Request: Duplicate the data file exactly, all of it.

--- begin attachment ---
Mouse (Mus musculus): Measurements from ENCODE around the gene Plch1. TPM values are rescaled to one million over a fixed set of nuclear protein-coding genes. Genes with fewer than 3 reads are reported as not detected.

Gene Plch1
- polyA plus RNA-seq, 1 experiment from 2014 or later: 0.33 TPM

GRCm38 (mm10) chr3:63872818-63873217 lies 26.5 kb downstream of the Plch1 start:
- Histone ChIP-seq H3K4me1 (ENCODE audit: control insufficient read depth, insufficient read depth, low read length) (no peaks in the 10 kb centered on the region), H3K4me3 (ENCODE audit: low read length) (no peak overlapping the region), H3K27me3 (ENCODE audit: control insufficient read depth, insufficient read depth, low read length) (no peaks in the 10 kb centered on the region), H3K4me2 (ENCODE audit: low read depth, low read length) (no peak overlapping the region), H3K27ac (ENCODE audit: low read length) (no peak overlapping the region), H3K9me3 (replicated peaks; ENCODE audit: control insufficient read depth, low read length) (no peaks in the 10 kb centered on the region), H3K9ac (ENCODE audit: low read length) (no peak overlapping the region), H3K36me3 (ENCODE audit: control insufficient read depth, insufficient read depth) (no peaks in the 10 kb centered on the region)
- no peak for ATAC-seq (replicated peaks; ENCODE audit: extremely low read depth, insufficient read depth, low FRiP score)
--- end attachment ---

Mouse (Mus musculus): Measurements from ENCODE around the gene Plch1. TPM values are rescaled to one million over a fixed set of nuclear protein-coding genes. Genes with fewer than 3 reads are reported as not detected.

Gene Plch1
- polyA plus RNA-seq, 1 experiment from 2014 or later: 0.33 TPM

GRCm38 (mm10) chr3:63872818-63873217 lies 26.5 kb downstream of the Plch1 start:
- Histone ChIP-seq H3K4me1 (ENCODE audit: control insufficient read depth, insufficient read depth, low read length) (no peaks in the 10 kb centered on the region), H3K4me3 (ENCODE audit: low read length) (no peak overlapping the region), H3K27me3 (ENCODE audit: control insufficient read depth, insufficient read depth, low read length) (no peaks in the 10 kb centered on the region), H3K4me2 (ENCODE audit: low read depth, low read length) (no peak overlapping the region), H3K27ac (ENCODE audit: low read length) (no peak overlapping the region), H3K9me3 (replicated peaks; ENCODE audit: control insufficient read depth, low read length) (no peaks in the 10 kb centered on the region), H3K9ac (ENCODE audit: low read length) (no peak overlapping the region), H3K36me3 (ENCODE audit: control insufficient read depth, insufficient read depth) (no peaks in the 10 kb centered on the region)
- no peak for ATAC-seq (replicated peaks; ENCODE audit: extremely low read depth, insufficient read depth, low FRiP score)